Minneapolis school board chair Kim Ellison on her front porch in 2020. Credit: Jaida Grey Eagle | Sahan Journal

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Minneapolis school board chair Kim Ellison told Sahan Journal Thursday evening that she expects the school district to reach a contract deal with striking educators late tonight or early tomorrow.

Negotiations, which resumed earlier in the day, are “going really, really well,” she said. “I’m so excited.” 

Union leaders also expressed hope that a deal was imminent. Asked if she thought Ellison’s assessment was correct, Greta Callahan, the teacher chapter president of the union, said via text message, “I hope so!!!”

“We’re feeling very good about today, and our folks should feel very hopeful about being back really soon,” Shaun Laden, the educational support professionals chapter president of the Minneapolis Federation of Teachers and Education Support Professionals, said Thursday before Ellison’s announcement.

After settling on a deal, teachers and the district must agree to a return-to-school plan. The district’s 30,000 students haven’t been in school during the 13-day strike. Superintendent Ed Graff has told the union it’s “non-negotiable” that students will return to school Monday, Ellison said.

Negotiations progressed so smoothly Thursday that only a few members of the negotiating team remain working on details, Ellison said. The school board’s executive committee is expected to meet tonight to approve an additional half million dollars in funds to settle the teacher contract. The executive committee already approved an additional $10 million to settle the educational support professional contract.

Ellison said she was most excited about the protections for teachers of color in the prospective contract. Provisions to retain teachers of color during the excess and layoff processes were a stated top priority for both the school board and union. But the parties did not reach an agreement on the item until recent days, which caused frustration and confusion for teachers of color.

Though district leaders had once hoped the state legislature would allocate the district additional funding from the state’s $9 billion surplus, that hasn’t happened. Governor Tim Walz’s proposed budget includes some increases to education funding, but it must be negotiated with a Republican-controlled Senate, and no deal is likely until May.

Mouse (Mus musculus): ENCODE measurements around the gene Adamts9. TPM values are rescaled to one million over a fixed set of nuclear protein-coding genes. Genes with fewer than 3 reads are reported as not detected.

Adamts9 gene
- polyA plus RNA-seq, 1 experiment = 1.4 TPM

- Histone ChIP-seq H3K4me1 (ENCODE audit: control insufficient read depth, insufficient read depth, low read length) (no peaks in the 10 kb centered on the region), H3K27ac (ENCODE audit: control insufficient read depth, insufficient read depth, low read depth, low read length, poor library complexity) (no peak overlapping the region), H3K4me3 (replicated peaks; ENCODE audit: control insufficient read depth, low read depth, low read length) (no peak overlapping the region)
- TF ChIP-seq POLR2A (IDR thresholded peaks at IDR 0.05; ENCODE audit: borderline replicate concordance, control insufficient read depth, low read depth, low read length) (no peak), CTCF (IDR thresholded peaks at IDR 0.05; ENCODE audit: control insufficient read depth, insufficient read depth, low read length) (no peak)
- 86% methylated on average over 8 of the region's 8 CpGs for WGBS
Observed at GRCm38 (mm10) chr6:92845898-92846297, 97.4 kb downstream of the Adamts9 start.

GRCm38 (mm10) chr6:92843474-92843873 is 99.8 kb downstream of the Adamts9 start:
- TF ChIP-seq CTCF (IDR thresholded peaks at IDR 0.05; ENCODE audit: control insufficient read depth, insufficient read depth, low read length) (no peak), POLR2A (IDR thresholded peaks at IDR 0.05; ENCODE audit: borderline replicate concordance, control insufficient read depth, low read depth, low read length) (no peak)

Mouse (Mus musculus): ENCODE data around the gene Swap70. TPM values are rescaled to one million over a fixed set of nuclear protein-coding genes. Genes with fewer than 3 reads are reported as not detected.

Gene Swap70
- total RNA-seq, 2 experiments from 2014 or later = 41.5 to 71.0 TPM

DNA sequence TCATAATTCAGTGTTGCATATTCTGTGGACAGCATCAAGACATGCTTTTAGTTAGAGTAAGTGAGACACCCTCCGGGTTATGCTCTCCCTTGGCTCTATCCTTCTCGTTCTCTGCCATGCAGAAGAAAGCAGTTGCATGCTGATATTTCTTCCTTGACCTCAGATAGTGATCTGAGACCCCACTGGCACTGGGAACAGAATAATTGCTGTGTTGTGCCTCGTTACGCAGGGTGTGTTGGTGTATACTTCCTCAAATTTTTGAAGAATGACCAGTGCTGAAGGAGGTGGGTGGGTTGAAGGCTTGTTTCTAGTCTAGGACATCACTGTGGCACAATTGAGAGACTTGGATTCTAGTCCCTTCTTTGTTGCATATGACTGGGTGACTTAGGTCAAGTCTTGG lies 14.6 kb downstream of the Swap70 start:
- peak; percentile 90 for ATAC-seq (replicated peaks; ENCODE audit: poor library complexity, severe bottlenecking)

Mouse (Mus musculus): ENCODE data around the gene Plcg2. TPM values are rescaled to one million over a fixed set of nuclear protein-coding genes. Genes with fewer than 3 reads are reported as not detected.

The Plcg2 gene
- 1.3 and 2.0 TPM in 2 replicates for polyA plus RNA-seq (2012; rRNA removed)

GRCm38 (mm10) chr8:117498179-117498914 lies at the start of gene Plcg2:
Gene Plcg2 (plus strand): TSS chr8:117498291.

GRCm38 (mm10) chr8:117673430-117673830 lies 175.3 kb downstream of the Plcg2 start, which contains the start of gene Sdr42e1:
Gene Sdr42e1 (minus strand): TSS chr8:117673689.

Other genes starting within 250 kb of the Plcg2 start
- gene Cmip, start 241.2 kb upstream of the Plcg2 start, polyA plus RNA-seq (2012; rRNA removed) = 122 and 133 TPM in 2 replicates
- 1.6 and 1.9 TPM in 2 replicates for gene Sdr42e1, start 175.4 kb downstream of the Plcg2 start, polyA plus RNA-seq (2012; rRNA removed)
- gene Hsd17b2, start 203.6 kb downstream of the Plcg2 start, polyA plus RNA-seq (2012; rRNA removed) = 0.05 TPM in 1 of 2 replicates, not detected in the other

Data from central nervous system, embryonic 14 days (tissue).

The negotiated contract does not rely on additional state funding, Ellison said. 

“We’re not counting on it,” she said. “We understand there’s a Republican Senate that doesn’t usually give money to public education.”

Still, she hoped the school board can work with community members, workers, and school district associations to “turn over” the state Senate to increase education funding in the future.

“A lot of the issues that we have here in the urban area—Minneapolis, St. Paul, Osseo—are spreading throughout the state,” she said. “Everybody suffers from the underfunding of special education. And so we’re hoping we can work with some of our neighboring districts to work on changing the state setup.”

Families should know that all parties are working on a deal that is fair for workers and gets children back in school soon, she said.

“It’s clear, but it’s become more clear to me, that workers and the district are on the same side. We all care about students,” she said. “We have differences on how to settle contracts, but it doesn’t mean either side is less committed to children and their education.”

Becky Z. Dernbach is a corps member with Report for America, a national service program that places journalists into local newsrooms.